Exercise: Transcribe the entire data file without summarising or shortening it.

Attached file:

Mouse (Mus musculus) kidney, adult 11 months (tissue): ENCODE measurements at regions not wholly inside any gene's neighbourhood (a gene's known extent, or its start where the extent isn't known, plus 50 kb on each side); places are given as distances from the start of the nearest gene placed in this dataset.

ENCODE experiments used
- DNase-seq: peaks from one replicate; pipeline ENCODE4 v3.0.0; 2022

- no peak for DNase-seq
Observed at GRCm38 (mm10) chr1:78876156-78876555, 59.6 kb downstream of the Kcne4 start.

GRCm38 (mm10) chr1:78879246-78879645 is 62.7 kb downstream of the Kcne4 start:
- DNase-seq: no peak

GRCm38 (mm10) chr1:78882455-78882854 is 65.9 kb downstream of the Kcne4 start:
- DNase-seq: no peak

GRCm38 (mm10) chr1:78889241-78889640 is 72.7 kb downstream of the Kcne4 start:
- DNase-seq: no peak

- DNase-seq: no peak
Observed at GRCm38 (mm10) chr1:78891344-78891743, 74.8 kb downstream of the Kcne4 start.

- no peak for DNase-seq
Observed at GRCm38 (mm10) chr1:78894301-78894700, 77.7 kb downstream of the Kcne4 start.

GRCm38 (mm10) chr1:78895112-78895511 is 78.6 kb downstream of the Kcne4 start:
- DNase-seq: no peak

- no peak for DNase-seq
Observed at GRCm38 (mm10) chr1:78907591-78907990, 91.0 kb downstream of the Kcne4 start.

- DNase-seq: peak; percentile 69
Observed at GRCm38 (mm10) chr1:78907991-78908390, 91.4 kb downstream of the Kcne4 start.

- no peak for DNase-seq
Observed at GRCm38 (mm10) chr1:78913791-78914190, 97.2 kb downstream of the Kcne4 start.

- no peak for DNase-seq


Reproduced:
Mouse (Mus musculus) kidney, adult 11 months (tissue): ENCODE measurements at regions not wholly inside any gene's neighbourhood (a gene's known extent, or its start where the extent isn't known, plus 50 kb on each side); places are given as distances from the start of the nearest gene placed in this dataset.

ENCODE experiments used
- DNase-seq: peaks from one replicate; pipeline ENCODE4 v3.0.0; 2022

- no peak for DNase-seq
Observed at GRCm38 (mm10) chr1:78876156-78876555, 59.6 kb downstream of the Kcne4 start.

GRCm38 (mm10) chr1:78879246-78879645 is 62.7 kb downstream of the Kcne4 start:
- DNase-seq: no peak

GRCm38 (mm10) chr1:78882455-78882854 is 65.9 kb downstream of the Kcne4 start:
- DNase-seq: no peak

GRCm38 (mm10) chr1:78889241-78889640 is 72.7 kb downstream of the Kcne4 start:
- DNase-seq: no peak

- DNase-seq: no peak
Observed at GRCm38 (mm10) chr1:78891344-78891743, 74.8 kb downstream of the Kcne4 start.

- no peak for DNase-seq
Observed at GRCm38 (mm10) chr1:78894301-78894700, 77.7 kb downstream of the Kcne4 start.

GRCm38 (mm10) chr1:78895112-78895511 is 78.6 kb downstream of the Kcne4 start:
- DNase-seq: no peak

- no peak for DNase-seq
Observed at GRCm38 (mm10) chr1:78907591-78907990, 91.0 kb downstream of the Kcne4 start.

- DNase-seq: peak; percentile 69
Observed at GRCm38 (mm10) chr1:78907991-78908390, 91.4 kb downstream of the Kcne4 start.

- no peak for DNase-seq
Observed at GRCm38 (mm10) chr1:78913791-78914190, 97.2 kb downstream of the Kcne4 start.

- no peak for DNase-seq